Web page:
Soft drink maker emerges as mainland's richest man
Disclosing that his stake in Wahaha is twice earlier estimates lifts net worth to US$21.6b
Zong Qinghou, head of China's third-largest beverage maker, is now the mainland's richest man.
He disclosed that his stake in closely held Hangzhou Wahaha Group is more than double previous estimates, underscoring the opacity of wealth in the country.
The 66-year-old soda pop and juice tycoon owns more than 80 per cent of Wahaha, the company's spokesman, Shan Qining, said in an interview. That stake elevates Zong's net worth to US$21.6 billion, according to the Bloomberg Billionaires Index.
He is now US$13.4 billion wealthier than Robin Li, founder of Baidu, China's biggest search engine. Li's net worth has dropped 3.8 per cent year to date.
Zong, a chain-smoking member of the Chinese legislature who says he spends just US$20 a day, ranks No 23 globally and trails only Hong Kong's Li Ka-shing and India's Mukesh Ambani in Asia.
Wahaha has benefited from decades of rapid economic growth on the mainland. The company has about 60 factories in 29 provinces across the country, making soft drinks, food, baby formula and children's apparel, its website shows.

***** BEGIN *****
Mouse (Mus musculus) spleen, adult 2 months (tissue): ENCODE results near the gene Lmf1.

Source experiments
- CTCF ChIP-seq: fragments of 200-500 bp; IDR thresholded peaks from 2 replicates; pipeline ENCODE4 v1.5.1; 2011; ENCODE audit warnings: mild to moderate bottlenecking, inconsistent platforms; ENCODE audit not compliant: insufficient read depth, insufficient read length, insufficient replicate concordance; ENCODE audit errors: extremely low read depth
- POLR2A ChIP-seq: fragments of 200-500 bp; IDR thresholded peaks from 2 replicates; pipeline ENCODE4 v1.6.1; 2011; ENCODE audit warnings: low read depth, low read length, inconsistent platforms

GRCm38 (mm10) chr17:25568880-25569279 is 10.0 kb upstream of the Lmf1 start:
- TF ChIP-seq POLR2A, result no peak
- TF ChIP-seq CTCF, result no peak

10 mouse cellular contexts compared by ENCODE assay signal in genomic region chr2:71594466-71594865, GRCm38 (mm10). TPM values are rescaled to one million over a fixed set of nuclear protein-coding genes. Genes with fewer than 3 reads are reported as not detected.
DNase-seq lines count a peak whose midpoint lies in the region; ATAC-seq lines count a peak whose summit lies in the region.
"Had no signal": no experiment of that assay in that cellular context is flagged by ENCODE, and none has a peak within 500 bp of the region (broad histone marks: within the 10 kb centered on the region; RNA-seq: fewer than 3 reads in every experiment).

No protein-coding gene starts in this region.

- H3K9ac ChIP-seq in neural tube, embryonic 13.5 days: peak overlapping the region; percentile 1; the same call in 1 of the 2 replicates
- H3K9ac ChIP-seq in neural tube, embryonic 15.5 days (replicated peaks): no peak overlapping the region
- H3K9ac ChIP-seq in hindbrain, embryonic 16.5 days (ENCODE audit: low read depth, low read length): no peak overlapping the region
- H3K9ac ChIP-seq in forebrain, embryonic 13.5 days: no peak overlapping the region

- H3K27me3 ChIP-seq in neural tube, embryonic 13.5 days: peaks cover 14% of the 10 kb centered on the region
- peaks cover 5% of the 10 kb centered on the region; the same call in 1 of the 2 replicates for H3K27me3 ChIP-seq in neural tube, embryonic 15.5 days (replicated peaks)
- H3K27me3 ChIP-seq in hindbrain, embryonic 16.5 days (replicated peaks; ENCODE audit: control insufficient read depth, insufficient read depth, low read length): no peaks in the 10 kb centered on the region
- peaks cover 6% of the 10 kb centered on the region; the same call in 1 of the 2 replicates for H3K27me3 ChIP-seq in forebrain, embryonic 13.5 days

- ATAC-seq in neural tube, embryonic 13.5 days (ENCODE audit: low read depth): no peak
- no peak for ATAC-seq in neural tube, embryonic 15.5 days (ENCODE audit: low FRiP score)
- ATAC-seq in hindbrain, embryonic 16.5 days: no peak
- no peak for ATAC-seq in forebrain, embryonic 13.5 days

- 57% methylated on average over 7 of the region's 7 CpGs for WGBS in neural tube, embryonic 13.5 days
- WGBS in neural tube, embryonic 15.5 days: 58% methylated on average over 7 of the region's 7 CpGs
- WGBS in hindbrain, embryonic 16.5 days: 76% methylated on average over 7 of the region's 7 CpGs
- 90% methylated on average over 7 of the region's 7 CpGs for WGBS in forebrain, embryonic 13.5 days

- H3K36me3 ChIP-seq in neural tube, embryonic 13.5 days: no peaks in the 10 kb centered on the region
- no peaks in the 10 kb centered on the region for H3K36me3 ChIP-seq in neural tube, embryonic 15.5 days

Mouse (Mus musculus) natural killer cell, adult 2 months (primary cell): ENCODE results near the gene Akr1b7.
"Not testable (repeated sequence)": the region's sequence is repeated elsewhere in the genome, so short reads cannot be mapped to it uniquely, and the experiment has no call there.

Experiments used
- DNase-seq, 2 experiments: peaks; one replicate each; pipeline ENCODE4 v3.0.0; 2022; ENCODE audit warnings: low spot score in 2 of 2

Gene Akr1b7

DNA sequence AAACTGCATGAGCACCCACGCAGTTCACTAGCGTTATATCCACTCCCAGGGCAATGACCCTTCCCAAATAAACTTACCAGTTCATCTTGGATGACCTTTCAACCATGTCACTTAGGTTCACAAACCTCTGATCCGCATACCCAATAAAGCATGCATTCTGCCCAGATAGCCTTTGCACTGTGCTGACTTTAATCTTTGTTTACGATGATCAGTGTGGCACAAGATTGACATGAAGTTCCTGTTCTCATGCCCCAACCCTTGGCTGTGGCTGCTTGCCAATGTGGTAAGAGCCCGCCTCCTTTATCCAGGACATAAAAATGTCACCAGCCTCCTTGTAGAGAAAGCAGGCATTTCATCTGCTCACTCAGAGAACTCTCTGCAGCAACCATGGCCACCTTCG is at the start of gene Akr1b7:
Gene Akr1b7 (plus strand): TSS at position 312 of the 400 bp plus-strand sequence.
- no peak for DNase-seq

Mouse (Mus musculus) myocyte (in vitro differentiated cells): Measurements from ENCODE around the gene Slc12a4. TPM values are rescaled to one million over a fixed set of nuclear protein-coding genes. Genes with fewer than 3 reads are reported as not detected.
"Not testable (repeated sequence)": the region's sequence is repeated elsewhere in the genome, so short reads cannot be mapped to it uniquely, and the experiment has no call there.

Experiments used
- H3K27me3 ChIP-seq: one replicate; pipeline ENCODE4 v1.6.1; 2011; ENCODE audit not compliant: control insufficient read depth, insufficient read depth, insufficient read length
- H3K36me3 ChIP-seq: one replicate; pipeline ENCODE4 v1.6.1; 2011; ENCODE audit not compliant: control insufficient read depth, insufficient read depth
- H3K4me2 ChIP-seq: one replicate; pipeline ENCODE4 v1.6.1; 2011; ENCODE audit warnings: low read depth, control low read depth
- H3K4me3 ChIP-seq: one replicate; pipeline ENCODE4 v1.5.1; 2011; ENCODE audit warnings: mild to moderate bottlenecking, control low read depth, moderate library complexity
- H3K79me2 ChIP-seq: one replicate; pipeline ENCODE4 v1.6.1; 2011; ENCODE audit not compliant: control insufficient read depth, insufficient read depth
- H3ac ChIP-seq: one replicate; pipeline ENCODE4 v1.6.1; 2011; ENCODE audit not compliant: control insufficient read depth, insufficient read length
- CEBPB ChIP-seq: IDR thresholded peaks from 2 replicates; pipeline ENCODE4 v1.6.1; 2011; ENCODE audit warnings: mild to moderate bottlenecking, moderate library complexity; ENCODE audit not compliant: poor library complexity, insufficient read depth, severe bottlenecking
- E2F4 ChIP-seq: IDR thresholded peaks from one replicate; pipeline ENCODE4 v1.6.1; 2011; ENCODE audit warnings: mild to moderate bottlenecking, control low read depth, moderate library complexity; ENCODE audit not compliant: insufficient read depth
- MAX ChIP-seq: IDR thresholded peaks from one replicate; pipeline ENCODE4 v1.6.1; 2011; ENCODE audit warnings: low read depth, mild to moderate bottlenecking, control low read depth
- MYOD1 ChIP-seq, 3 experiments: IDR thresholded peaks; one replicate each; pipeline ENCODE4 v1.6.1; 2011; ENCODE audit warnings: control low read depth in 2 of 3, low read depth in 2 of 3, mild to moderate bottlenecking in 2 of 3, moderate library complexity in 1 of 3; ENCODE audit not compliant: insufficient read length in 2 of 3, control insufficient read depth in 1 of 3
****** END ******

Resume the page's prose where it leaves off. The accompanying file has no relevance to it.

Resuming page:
"Zong has made himself a billionaire by staying in the right industry, positioning Wahaha well and eventually seizing the opportunity of growth in smaller Chinese cities," said Zhang Lu, an analyst at Capital Securities in Shanghai. "Given the fact that Wahaha is already a well-known brand domestically, disclosing his share and wealth would help to boost the global profile of both Wahaha and Zong himself."
Zong founded Wahaha, which means "laughing children" in Putonghua, 25 years ago with two retired teachers and a US$22,048 loan.
It has a 7.2 per cent share of China's soft drink market, says London-based research firm Euromonitor International. Coca-Cola dominates with a 16.8 per cent share, followed by Hong Kong-listed Tingyi (Cayman Islands) Holding.
Last year, Hangzhou, Zhejiang-based Wahaha generated US$11 billion in revenue and US$1 billion in profit, Zong said in an interview in March this year. The company may boost its net income to US$1.6 billion this year on sales of US$13.3 billion, helped by the government's push to boost domestic consumption, he said.
The beverage maker's valuation is derived using the average enterprise value-to-sales and price-to-earnings multiples of three publicly traded peers: Tingyi, Hebei Chengde Lolo and China Huiyuan Juice.